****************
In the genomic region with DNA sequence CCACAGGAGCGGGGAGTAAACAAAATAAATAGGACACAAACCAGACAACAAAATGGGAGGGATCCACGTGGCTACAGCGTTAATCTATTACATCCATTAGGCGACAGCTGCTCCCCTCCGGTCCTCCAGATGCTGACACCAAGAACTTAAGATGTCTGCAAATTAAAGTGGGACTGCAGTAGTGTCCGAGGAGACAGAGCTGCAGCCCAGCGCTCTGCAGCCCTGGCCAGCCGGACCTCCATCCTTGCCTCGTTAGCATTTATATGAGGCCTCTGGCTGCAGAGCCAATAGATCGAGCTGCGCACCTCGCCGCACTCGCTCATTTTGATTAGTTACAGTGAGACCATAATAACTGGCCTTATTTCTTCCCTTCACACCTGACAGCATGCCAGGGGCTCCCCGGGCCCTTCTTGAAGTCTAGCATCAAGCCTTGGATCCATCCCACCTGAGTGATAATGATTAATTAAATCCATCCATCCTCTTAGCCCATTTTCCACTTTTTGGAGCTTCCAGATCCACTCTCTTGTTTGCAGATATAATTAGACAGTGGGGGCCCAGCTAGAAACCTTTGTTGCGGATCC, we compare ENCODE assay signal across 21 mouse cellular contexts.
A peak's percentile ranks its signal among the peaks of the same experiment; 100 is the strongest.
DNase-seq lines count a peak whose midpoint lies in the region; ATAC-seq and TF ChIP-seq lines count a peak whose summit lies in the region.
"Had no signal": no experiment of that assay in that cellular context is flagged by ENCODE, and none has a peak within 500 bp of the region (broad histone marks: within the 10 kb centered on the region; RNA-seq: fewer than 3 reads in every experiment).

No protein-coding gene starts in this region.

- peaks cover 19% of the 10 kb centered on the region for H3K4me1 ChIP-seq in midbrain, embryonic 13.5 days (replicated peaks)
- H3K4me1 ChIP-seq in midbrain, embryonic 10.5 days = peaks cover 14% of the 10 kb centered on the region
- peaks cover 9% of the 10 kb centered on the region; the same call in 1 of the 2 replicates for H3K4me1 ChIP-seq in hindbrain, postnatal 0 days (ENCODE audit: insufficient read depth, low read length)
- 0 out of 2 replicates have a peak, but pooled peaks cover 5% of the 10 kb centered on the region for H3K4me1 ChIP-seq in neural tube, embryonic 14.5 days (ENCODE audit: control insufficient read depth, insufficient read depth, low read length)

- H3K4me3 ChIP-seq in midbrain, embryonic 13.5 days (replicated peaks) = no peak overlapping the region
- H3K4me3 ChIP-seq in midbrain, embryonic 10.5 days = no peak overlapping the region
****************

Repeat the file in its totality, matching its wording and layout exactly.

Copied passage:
In the genomic region with DNA sequence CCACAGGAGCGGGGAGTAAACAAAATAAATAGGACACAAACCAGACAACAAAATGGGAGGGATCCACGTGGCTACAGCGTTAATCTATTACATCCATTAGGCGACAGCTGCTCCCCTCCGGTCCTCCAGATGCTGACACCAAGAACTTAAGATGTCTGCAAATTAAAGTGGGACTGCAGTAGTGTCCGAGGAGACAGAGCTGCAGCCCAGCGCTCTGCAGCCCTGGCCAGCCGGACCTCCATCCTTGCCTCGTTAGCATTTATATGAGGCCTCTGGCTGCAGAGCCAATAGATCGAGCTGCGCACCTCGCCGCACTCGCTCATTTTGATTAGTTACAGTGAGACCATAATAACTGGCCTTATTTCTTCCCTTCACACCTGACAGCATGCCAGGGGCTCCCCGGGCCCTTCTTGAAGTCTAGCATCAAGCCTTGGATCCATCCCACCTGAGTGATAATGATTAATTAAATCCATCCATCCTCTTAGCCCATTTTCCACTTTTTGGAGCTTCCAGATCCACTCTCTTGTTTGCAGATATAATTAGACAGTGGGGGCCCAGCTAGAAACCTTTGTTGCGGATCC, we compare ENCODE assay signal across 21 mouse cellular contexts.
A peak's percentile ranks its signal among the peaks of the same experiment; 100 is the strongest.
DNase-seq lines count a peak whose midpoint lies in the region; ATAC-seq and TF ChIP-seq lines count a peak whose summit lies in the region.
"Had no signal": no experiment of that assay in that cellular context is flagged by ENCODE, and none has a peak within 500 bp of the region (broad histone marks: within the 10 kb centered on the region; RNA-seq: fewer than 3 reads in every experiment).

No protein-coding gene starts in this region.

- peaks cover 19% of the 10 kb centered on the region for H3K4me1 ChIP-seq in midbrain, embryonic 13.5 days (replicated peaks)
- H3K4me1 ChIP-seq in midbrain, embryonic 10.5 days = peaks cover 14% of the 10 kb centered on the region
- peaks cover 9% of the 10 kb centered on the region; the same call in 1 of the 2 replicates for H3K4me1 ChIP-seq in hindbrain, postnatal 0 days (ENCODE audit: insufficient read depth, low read length)
- 0 out of 2 replicates have a peak, but pooled peaks cover 5% of the 10 kb centered on the region for H3K4me1 ChIP-seq in neural tube, embryonic 14.5 days (ENCODE audit: control insufficient read depth, insufficient read depth, low read length)

- H3K4me3 ChIP-seq in midbrain, embryonic 13.5 days (replicated peaks) = no peak overlapping the region
- H3K4me3 ChIP-seq in midbrain, embryonic 10.5 days = no peak overlapping the region